The campaign to turn the heart of Balboa Park into a pedestrian mall took on a higher profile on Wednesday.
Hometown basketball great Bill Walton has joined the cause, and became a walking tour guide for the proposal. Walton spent a lot of his youth in Balboa Park, especially at Muni Gym, and has lived near its northern edge for 32 years.
He walks and bikes there virtually every day -- and doesn't like to put up with all the cars, trucks and buses that roll through it.
"Balboa Park is the center, it's the core, it's the cultural spirit and being of who we are and what we stand for," Walton said. "Over the years, Balboa Park has changed. Balboa Park is not as nice as it could be."
Walton strolled the El Prado corridor on Wednesday along with Mayor Jerry Sanders, Qualcomm co-founder Irwin Jacobs and a gaggle of media folks, touting the virtues of getting vehicle traffic out of Plaza de Panama.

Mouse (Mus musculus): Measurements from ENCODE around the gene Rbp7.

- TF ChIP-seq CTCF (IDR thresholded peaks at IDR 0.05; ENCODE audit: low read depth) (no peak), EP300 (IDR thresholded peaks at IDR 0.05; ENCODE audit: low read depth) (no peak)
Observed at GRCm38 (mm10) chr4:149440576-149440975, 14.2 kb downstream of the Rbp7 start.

The goal of Jacobs' $25 million fundraising campaign is to restore the area to its original pedestrian-friendly motif in time for the centennial celebration of the 1915 Panama-California Exposition.
Sanders and Jacobs announced that starting Sept. 17, project supporters will give late-morning walking tours of the area on the third Saturday of each month.
But plans for a vehicle bypass route leading to a planned $14 million, bond-financed underground garage behind the Organ Pavilion have sparked protests from preservationists and environmentalists. They're giving their own public walking tours, in opposition to the project.
"People are shocked, and they say they really hate the plan," said Bruce Coons, executive director of Save Our Heritage Organisation. "Because the park as we know it is going to be transformed into a totally difference landscape than we know today ... We think we can show what it actually will look like, instead of just the pretty pictures."
SOHO has filed suit to set aside a 'memorandum of understanding' between the city and Jacobs' Plaza de Panama Committee. A court hearing is set for Sept. 28.